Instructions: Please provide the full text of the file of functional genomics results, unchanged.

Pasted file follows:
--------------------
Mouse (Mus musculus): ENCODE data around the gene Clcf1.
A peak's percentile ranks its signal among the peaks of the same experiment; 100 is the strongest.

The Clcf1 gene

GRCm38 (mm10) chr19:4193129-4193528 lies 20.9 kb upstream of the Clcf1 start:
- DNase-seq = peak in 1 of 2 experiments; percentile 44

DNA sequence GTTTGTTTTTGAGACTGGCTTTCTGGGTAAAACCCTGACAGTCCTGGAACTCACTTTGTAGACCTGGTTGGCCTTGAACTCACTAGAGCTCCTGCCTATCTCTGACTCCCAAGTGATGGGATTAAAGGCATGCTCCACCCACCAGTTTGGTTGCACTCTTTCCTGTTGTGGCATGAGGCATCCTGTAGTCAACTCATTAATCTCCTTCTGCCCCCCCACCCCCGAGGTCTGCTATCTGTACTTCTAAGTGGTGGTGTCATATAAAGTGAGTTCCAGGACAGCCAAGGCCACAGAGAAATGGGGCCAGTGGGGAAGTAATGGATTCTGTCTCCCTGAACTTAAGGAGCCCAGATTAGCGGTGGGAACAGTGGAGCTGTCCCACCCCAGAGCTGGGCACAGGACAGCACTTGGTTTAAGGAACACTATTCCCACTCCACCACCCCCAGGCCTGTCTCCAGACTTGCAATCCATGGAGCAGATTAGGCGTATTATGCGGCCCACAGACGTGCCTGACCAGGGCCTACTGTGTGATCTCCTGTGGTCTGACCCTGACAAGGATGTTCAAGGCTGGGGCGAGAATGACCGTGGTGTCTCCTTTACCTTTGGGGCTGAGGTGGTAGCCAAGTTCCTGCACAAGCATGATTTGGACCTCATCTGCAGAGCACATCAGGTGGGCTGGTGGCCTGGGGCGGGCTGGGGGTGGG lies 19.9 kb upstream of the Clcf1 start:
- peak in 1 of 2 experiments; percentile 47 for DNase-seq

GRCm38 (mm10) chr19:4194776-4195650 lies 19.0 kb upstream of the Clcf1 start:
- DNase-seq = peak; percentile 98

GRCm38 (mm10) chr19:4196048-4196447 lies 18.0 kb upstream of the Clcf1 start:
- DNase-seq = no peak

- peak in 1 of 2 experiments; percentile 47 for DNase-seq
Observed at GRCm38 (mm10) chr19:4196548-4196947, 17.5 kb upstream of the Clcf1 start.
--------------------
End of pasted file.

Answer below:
Mouse (Mus musculus): ENCODE data around the gene Clcf1.
A peak's percentile ranks its signal among the peaks of the same experiment; 100 is the strongest.

The Clcf1 gene

GRCm38 (mm10) chr19:4193129-4193528 lies 20.9 kb upstream of the Clcf1 start:
- DNase-seq = peak in 1 of 2 experiments; percentile 44

DNA sequence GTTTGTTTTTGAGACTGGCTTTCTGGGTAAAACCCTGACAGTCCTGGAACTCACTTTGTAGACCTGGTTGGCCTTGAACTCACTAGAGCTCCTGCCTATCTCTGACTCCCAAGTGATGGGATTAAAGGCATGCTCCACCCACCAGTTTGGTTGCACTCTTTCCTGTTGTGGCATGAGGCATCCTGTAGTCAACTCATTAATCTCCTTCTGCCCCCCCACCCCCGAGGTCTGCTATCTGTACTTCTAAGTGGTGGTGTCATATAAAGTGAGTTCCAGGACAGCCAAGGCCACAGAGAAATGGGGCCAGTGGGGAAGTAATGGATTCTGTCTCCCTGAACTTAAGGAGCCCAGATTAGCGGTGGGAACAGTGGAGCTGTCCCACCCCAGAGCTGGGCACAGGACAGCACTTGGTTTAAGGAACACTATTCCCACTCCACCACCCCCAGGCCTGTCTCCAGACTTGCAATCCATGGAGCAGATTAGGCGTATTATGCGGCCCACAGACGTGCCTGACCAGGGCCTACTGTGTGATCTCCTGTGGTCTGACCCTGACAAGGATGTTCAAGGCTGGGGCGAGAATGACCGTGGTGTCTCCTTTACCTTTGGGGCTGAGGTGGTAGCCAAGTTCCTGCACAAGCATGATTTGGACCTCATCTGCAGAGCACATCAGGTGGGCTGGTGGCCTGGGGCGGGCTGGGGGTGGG lies 19.9 kb upstream of the Clcf1 start:
- peak in 1 of 2 experiments; percentile 47 for DNase-seq

GRCm38 (mm10) chr19:4194776-4195650 lies 19.0 kb upstream of the Clcf1 start:
- DNase-seq = peak; percentile 98

GRCm38 (mm10) chr19:4196048-4196447 lies 18.0 kb upstream of the Clcf1 start:
- DNase-seq = no peak

- peak in 1 of 2 experiments; percentile 47 for DNase-seq
Observed at GRCm38 (mm10) chr19:4196548-4196947, 17.5 kb upstream of the Clcf1 start.